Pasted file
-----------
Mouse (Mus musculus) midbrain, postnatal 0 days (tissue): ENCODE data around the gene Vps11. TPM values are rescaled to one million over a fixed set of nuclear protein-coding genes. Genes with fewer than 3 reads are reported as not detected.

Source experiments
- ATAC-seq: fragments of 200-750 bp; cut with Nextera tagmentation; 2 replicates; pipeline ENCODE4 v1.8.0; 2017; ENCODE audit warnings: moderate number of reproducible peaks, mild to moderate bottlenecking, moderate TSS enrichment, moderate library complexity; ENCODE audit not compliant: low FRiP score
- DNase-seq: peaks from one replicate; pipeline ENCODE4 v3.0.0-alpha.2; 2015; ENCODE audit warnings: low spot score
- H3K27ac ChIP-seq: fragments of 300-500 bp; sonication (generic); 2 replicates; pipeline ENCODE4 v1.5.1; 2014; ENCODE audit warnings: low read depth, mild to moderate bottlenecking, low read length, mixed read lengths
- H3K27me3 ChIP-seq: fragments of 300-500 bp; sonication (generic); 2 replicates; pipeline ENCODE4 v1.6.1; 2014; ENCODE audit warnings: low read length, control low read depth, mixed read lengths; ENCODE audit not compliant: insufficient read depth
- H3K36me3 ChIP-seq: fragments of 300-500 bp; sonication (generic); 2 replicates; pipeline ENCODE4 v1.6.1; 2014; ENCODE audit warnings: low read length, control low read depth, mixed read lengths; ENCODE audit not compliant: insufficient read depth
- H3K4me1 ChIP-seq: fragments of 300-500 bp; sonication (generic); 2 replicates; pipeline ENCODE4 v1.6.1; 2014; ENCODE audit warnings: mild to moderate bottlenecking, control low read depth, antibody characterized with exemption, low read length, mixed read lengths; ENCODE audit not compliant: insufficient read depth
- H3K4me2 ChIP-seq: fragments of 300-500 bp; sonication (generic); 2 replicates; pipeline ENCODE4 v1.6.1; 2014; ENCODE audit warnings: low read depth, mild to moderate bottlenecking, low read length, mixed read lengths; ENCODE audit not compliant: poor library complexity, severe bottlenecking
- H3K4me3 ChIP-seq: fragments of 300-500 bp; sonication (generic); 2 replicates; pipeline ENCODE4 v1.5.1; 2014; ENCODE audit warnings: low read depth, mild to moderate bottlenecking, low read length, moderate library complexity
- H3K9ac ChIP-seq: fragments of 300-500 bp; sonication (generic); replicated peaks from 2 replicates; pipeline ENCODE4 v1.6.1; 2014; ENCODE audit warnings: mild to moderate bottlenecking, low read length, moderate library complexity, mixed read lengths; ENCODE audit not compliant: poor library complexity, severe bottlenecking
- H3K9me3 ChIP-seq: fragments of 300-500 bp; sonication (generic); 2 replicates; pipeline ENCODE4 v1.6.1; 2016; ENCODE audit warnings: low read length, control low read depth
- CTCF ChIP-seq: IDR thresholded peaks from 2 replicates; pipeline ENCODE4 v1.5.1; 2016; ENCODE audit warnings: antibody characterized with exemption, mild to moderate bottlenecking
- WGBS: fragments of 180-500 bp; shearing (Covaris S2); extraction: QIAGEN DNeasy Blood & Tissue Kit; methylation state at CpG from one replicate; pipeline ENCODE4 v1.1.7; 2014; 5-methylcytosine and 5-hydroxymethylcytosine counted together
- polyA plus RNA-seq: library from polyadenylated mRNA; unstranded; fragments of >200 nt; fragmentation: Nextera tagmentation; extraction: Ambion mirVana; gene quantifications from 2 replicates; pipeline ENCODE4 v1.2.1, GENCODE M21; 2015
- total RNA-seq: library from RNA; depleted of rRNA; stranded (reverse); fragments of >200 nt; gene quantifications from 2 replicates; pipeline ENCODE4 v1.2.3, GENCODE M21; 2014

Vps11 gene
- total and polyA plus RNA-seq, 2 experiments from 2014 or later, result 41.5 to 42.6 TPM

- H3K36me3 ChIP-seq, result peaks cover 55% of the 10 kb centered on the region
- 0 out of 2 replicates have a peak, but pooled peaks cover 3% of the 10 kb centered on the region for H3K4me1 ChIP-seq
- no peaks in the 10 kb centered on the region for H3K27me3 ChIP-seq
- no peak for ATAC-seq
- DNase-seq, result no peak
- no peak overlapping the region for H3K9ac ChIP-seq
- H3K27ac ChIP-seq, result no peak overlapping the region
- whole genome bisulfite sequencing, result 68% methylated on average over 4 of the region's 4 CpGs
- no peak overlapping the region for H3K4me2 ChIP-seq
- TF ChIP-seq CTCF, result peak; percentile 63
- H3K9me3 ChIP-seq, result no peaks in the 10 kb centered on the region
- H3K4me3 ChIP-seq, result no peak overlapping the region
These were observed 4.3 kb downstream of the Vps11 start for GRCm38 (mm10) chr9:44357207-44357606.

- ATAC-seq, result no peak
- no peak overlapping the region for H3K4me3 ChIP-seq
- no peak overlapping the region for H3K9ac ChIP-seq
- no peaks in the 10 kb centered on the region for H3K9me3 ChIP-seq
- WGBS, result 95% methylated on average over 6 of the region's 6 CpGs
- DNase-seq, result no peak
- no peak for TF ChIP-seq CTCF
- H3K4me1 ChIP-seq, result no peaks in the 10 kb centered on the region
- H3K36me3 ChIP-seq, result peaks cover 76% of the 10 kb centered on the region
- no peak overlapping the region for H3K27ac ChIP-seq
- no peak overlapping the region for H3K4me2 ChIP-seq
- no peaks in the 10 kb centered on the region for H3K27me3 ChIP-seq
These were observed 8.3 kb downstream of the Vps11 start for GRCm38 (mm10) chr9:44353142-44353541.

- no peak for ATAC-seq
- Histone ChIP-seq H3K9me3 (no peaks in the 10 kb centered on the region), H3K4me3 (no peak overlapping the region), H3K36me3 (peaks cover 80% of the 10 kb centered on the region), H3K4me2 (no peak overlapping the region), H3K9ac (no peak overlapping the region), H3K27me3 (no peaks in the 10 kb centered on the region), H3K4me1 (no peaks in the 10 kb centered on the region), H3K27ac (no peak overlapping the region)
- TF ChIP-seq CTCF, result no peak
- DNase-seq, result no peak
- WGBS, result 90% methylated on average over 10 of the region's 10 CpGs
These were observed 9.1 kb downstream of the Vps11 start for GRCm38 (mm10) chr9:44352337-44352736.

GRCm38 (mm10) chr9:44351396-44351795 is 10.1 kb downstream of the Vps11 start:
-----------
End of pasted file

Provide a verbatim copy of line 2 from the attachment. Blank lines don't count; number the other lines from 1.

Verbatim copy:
Source experiments